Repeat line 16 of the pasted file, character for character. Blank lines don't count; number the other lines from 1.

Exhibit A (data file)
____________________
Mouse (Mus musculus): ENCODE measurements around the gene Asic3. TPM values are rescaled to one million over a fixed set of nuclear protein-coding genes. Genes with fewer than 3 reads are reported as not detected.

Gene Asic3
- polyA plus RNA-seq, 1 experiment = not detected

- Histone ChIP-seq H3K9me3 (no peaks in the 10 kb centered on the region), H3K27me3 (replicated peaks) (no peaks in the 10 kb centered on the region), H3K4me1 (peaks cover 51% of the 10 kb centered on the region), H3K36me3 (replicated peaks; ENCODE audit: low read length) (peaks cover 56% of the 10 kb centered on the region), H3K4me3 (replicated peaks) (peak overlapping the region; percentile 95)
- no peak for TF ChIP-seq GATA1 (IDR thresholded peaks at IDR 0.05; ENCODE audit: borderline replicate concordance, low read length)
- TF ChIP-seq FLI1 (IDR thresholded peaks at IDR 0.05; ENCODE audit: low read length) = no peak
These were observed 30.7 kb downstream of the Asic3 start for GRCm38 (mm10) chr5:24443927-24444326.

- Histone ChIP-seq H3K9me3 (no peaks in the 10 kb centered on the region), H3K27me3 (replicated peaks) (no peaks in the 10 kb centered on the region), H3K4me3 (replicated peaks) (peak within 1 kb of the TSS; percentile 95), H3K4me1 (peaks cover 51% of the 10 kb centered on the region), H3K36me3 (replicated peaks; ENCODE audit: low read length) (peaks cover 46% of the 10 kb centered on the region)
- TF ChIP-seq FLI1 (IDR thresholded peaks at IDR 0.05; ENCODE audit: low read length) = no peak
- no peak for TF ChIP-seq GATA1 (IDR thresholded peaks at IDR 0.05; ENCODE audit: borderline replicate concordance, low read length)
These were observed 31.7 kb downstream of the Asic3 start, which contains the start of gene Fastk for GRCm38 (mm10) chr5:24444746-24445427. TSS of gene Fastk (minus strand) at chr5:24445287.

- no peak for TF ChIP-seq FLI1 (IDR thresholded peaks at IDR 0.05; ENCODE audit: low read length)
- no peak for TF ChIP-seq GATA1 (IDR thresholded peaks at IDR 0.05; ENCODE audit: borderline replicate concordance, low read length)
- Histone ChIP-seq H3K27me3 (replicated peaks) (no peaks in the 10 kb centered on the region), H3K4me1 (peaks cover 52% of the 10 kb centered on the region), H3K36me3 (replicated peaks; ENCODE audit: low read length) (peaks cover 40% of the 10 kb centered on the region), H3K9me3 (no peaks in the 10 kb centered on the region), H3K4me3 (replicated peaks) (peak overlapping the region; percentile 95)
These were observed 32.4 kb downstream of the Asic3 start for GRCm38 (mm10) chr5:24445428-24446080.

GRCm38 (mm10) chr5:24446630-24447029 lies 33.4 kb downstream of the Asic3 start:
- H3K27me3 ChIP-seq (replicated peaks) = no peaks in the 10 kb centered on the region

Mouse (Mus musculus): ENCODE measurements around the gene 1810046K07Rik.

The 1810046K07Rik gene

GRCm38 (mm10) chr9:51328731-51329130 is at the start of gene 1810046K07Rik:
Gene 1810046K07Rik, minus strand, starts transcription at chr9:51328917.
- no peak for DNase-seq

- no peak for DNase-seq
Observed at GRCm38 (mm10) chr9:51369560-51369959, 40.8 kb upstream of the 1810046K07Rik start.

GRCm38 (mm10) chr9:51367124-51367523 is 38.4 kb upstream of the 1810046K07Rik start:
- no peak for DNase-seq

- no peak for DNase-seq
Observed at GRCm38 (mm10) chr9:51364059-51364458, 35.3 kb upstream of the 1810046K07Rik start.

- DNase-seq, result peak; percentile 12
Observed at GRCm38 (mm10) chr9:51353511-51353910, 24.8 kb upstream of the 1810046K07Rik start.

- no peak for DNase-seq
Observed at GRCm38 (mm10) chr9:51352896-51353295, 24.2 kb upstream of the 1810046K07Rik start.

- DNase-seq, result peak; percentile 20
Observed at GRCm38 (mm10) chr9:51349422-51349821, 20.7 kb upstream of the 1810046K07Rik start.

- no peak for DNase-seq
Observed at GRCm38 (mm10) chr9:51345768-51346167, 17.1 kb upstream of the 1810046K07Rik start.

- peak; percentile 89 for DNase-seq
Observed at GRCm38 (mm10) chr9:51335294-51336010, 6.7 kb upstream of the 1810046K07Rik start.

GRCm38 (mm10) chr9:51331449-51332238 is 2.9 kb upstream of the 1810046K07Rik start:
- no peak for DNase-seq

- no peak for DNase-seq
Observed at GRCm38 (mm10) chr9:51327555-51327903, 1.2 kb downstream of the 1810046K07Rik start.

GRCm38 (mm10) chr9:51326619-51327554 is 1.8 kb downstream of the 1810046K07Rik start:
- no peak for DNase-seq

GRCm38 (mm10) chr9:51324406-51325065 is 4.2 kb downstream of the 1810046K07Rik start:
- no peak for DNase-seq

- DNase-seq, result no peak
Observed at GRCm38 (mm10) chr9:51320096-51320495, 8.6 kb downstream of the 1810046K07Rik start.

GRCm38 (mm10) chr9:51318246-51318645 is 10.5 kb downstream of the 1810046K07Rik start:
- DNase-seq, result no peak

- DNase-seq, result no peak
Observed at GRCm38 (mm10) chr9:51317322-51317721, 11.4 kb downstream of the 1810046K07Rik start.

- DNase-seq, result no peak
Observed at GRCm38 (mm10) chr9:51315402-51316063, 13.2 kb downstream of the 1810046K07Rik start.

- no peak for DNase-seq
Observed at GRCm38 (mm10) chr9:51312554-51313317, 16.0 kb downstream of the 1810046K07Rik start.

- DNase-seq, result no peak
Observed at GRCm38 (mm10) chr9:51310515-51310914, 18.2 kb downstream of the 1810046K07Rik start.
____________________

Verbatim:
GRCm38 (mm10) chr5:24446630-24447029 lies 33.4 kb downstream of the Asic3 start: